They say that with a big bull bison even the gravy is tough. If you are in possession of such an animal you may have 900 pounds of very tough meat. Some moose are just as tough.
The following suggestions may help you create meals to be enjoyed by everyone.
First, make as much ground meat as you can use. Ground meat is never tough. It can then be used in some big batches of spaghetti sauce or chilli as well as burgers, meat-loaf, soups and stews. Freeze and label the meat in meal-size portions.
You can have various flavours of sausages professionally made or you can make your own using a binder (flavour) kit, or your own recipe.
Thinner steaks can be run through a cutlet machine, which is a many-bladed set of rollers that penetrate the steak as it runs through. They can also be pounded with a meat mallet to make cutlets or schnitzel meat. The pounding routine always tenderizes the steaks to a greater extent than the cutlet machine.
Aging in a marinade for 3-7 days works too. Put the cut in a Ziploc bag with the marinade, then knead and turn the bag a few times a day. The marinade can be as simple as olive oil and garlic, but anything in the barbeque sauce rack at your local grocery store will also work.
If your fridge is too cold the oil will gel. In that case the bag and contents should be out on the counter for a few hours each day so the oil can get into the meat and work its magic.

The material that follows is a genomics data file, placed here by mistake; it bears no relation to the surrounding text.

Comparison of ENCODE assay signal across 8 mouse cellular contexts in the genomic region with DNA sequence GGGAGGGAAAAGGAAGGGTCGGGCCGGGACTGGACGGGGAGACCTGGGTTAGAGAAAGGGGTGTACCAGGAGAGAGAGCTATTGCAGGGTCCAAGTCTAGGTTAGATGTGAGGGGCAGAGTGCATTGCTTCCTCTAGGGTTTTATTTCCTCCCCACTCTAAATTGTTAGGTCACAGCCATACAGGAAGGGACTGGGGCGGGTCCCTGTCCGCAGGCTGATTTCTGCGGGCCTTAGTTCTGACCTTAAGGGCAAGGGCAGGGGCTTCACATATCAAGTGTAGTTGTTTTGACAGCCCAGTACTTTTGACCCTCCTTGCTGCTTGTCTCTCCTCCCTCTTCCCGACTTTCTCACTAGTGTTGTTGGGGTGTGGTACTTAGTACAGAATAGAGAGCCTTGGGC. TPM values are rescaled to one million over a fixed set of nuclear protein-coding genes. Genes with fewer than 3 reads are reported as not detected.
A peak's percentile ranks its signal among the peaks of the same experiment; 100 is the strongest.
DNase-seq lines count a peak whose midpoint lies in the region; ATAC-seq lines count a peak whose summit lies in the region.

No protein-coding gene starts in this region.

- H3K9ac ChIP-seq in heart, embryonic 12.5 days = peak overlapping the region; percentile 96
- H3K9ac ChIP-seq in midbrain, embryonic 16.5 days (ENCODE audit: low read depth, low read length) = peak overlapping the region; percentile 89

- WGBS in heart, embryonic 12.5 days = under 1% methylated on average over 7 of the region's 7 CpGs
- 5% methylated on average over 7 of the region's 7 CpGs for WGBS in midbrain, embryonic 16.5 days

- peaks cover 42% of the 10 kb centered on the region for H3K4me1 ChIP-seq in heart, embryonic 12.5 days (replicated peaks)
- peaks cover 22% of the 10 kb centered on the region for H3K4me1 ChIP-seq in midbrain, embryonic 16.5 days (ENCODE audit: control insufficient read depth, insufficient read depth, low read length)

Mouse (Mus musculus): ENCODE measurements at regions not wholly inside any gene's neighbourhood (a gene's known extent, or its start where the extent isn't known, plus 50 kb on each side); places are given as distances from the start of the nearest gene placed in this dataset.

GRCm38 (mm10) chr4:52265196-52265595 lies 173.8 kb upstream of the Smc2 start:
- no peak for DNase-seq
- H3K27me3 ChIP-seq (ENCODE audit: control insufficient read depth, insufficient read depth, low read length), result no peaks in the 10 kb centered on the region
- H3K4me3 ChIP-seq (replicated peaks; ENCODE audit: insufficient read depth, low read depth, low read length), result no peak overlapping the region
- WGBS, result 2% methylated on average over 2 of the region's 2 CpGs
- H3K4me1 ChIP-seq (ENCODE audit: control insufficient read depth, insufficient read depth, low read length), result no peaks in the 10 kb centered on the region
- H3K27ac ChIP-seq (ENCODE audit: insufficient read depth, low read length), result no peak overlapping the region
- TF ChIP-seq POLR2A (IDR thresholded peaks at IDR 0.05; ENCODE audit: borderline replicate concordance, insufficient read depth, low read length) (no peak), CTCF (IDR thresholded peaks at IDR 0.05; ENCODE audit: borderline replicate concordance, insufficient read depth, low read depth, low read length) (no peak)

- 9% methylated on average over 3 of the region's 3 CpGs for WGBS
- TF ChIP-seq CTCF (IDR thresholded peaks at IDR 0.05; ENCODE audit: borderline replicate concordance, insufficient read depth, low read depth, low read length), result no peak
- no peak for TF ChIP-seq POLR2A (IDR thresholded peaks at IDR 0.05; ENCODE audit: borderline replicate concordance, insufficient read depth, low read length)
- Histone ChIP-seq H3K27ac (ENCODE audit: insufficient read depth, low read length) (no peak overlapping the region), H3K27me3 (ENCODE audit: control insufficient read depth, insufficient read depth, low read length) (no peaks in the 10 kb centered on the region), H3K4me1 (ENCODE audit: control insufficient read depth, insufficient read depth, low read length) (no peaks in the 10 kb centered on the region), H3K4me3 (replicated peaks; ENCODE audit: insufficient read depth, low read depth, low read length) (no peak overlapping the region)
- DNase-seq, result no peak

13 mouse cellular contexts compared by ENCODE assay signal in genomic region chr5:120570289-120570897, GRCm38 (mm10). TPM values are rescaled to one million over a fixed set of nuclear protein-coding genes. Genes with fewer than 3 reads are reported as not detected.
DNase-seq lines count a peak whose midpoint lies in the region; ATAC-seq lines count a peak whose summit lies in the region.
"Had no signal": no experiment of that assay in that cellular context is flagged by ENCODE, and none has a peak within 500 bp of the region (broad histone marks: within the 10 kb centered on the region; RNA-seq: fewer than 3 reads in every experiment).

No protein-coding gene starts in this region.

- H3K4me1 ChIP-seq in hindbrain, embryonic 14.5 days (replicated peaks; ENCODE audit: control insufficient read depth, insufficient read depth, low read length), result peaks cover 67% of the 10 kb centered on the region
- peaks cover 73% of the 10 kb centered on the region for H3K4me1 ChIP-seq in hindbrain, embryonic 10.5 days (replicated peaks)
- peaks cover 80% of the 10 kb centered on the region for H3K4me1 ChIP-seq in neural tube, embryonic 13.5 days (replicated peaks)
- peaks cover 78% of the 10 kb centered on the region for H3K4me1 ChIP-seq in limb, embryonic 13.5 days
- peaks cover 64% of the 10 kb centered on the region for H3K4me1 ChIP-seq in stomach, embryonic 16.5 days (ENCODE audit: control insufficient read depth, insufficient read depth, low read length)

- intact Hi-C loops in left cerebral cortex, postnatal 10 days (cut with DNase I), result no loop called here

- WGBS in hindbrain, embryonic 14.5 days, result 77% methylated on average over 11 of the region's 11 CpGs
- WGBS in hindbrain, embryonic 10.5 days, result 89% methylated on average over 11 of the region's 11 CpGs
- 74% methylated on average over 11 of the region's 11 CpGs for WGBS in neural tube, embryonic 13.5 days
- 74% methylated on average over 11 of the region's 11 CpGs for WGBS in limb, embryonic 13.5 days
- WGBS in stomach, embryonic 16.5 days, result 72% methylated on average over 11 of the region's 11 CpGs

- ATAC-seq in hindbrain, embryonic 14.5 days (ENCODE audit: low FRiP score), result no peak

Wild meat, unlike factory beef has no marbling of fat through the muscle. This allows it to toughen more quickly. If barbequed or fried, it needs to be done fast and hot to keep it moist.
Following a pressure-cooker recipe will produce tender portions even from tough cuts.
Braising or using slow-cooker use is usually very successful. The meat needs to be completely covered by liquid, which can be simply water. You can also use broth, fruit juices, tomato juice/sauce, wine or a small amount of ketchup and/or vinegar.
Add your choice of spices. Include veggies that you like, but carrots, onion and celery in the ratios of 25%-50%-25% (called a Mirepoix) should always be included. Cook it hot for the first hour and then let it simmer for the rest of the day.
With the addition of rice or potatoes on your plate, this dish is ready to serve at your convenience. An even tastier, more tender product results if the meat is removed, the veggies strained out of the broth and the meat and broth are allowed to cool separately overnight.
The meat will be extra-tender and easy to slice cold. The broth can be thickened to make a sauce. Spoon the sauce over the sliced cold meat on a cookie sheet or roast pan and reheated at 325ºF for about an hour.